Wednesday, October 19, 2016

What They Don't Want You To Know

Natalie Chatterton

In today’s society, news media stations are an important outlet where individuals receive their news about current events, political news, what is trending online, and health stories. In the light of ethical journalism, it is important to clearly state the facts without any bias or opinion, to give the audience the information to let them create their own perspective on the matter.  The ever-growing techniques that are evolving on the internet are causing debate within the journalism field about what is ethical and what isn’t when producing media for audiences.  It is important to recognize these techniques and the shadow they cast over the media.
In the reading titled the need to protect the internet from 'astroturfing' grows ever more urgent by George Monbiot, he states “The anonymity of the web gives companies and governments golden opportunities to run astroturf operations.” If you do not know what astroturf is, it is described in the article as “fake grassroots campaigns that create the impression that large numbers of people are demanding or opposing particular policies.”
Though there are many example of astroturfing. I wanted to look into one specific example with Microsoft and astroturfing.
Microsoft was allegedly sued and accused of becoming a monopoly and engaging in unethical practices. The issues arose whether or not Microsoft was allowed to bundle its flagship Internet Explorer web browser software, with its own Microsoft Windows system. Having these two software’s bundled together was said to be the reason why Microsoft won the victory in the browser wars.  This restricted the competing market of web browsers like Navigator and Netscape. Reportedly, there was an organized letter campaign to State Attorney Generals across the country defending Microsoft. According to Joseph Menn and Edmund Sanders, who wrote the article titled Microsoft lobbying campaign backfires; even dead people write in support of firm, “The Microsoft campaign goes to great lengths to create an impression that the letters are spontaneous expressions from ordinary people. Letters sent in the last month are on personalized stationery using different wording, color and typefaces, details that distinguish Microsoft's efforts from lobbying tactics that go on in politics every day.”  Among Microsoft’s astroturfing, there were two letters written by individuals that were not even alive anymore, shining light on the obvious efforts of Microsoft and astroturfing.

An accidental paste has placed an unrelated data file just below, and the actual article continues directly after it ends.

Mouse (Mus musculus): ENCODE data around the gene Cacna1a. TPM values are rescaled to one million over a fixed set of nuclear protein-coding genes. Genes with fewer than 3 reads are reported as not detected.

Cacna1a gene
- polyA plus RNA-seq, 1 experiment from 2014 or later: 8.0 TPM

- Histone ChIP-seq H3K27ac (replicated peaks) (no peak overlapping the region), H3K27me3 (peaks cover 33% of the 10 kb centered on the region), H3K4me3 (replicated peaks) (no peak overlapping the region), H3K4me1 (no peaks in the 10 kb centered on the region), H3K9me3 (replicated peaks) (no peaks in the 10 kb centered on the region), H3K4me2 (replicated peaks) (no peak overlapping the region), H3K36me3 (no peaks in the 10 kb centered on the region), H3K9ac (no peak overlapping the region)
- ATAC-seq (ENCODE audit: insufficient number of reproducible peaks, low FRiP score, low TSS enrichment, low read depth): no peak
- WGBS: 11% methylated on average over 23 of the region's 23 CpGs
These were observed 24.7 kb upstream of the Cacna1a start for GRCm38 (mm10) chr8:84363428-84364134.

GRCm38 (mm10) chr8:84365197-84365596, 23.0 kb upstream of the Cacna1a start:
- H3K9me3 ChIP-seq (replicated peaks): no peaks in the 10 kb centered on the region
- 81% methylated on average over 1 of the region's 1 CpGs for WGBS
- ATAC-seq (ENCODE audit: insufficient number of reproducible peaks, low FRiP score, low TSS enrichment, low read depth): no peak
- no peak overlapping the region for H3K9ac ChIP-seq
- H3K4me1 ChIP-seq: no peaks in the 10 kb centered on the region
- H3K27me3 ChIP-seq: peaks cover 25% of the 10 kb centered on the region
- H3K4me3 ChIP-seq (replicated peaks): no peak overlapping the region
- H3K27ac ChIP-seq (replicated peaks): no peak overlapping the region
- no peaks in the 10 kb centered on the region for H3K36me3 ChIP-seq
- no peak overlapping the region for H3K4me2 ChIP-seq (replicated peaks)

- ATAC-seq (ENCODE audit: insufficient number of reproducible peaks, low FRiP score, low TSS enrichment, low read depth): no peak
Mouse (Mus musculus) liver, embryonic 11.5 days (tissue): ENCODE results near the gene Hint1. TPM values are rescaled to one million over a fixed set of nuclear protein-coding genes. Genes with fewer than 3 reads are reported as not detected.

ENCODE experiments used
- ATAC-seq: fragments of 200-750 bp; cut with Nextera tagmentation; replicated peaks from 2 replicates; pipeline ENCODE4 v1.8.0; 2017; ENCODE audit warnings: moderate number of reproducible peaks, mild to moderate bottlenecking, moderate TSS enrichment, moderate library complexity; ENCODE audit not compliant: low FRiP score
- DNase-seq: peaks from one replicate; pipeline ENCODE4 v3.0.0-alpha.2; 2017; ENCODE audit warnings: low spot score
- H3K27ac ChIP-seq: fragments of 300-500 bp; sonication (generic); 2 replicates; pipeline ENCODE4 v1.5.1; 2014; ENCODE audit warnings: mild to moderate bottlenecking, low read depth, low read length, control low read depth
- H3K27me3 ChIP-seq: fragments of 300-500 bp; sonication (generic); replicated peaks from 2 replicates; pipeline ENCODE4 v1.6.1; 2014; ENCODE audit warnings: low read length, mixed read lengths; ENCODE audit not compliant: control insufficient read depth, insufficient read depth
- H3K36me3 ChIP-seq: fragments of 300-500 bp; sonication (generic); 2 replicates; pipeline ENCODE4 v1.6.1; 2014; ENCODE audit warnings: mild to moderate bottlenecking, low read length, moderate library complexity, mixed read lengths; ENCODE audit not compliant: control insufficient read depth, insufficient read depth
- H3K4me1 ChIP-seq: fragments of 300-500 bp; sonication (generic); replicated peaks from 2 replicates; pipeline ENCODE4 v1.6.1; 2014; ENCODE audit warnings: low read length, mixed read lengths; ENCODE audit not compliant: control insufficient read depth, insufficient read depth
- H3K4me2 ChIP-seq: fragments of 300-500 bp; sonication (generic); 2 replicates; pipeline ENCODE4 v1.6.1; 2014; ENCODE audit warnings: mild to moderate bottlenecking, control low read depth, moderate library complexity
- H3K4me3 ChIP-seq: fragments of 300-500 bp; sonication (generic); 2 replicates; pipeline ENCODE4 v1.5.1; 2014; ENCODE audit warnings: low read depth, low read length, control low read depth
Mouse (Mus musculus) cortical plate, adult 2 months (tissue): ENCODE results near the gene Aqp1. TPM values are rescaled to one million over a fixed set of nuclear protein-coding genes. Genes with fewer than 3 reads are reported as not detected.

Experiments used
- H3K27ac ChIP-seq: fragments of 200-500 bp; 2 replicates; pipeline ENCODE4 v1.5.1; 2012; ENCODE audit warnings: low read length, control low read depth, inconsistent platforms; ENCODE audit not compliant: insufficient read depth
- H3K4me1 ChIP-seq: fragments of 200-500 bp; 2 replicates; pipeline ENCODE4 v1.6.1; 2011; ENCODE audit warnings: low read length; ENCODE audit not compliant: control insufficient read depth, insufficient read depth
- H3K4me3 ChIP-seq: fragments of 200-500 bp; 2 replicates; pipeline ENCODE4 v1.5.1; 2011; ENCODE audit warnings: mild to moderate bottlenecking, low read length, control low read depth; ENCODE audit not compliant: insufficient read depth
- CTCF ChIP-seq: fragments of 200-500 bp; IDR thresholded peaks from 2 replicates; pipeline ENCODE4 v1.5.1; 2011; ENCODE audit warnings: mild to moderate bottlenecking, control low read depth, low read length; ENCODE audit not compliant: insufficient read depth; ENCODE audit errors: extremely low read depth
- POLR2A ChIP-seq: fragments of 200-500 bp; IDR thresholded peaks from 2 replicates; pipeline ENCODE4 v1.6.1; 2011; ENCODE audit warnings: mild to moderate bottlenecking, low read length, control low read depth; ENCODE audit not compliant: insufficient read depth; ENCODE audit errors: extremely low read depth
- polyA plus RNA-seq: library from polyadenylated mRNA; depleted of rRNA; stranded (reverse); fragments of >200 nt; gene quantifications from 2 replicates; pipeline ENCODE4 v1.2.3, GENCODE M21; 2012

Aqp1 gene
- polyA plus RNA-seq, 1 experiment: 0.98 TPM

Among astroturfing, there are many more examples of news media outlets going “behind the curtain.”

In the reading assigned titled Education Dept. paid commentator to promote law by Greg Toppo, it is reported that Armstrong Williams, an African American conservative and host for The Right Side, was paid by the Bush Administration to promote the law on national television in efforts to support the No Child Left Behind (NCLB) campaign and gain more support among black families. House Education Committee Representative George Miller states “this is a very questionable use of taxpayers' money and probably illegal." In counterpart to Miller's accusations, Williams stated "I wanted to do it because it's something I believe in." Whether or not Williams believed in the NCLB campaign you cannot disregard the influence Williams has in the black community, as well as the money offered by the Bush administration.
Armstrong Williams is not the only commentator who was reported to be paid by the Bush Administration and the promotion of policies. 
In an article by Anne E. Kornblutjan titled Third Journalist Was Paid to Promote Bush Policies, Kornblutjan states “The Department of Health and Human Services confirmed having hired Michael McManus, who writes a weekly syndicated column and is director of a nonprofit group called Marriage Savers.” McManus was paid $10,000 to help train counselors about marriage, and reportedly was hired for his expertise. But, with the occurrence of the Armstrong Williams case, you cannot help but be persuaded that McManus was influenced by The Department of Health and Human Services in his column.

We have seen in the many examples above, the issues with journalistic endeavors and the persuasion of the media. It is important for journalists to remain unbiased and to know the signs of ethical dilemmas when working "behind the curtain," this is prevalent for the sake of the community and your journalistic duties.

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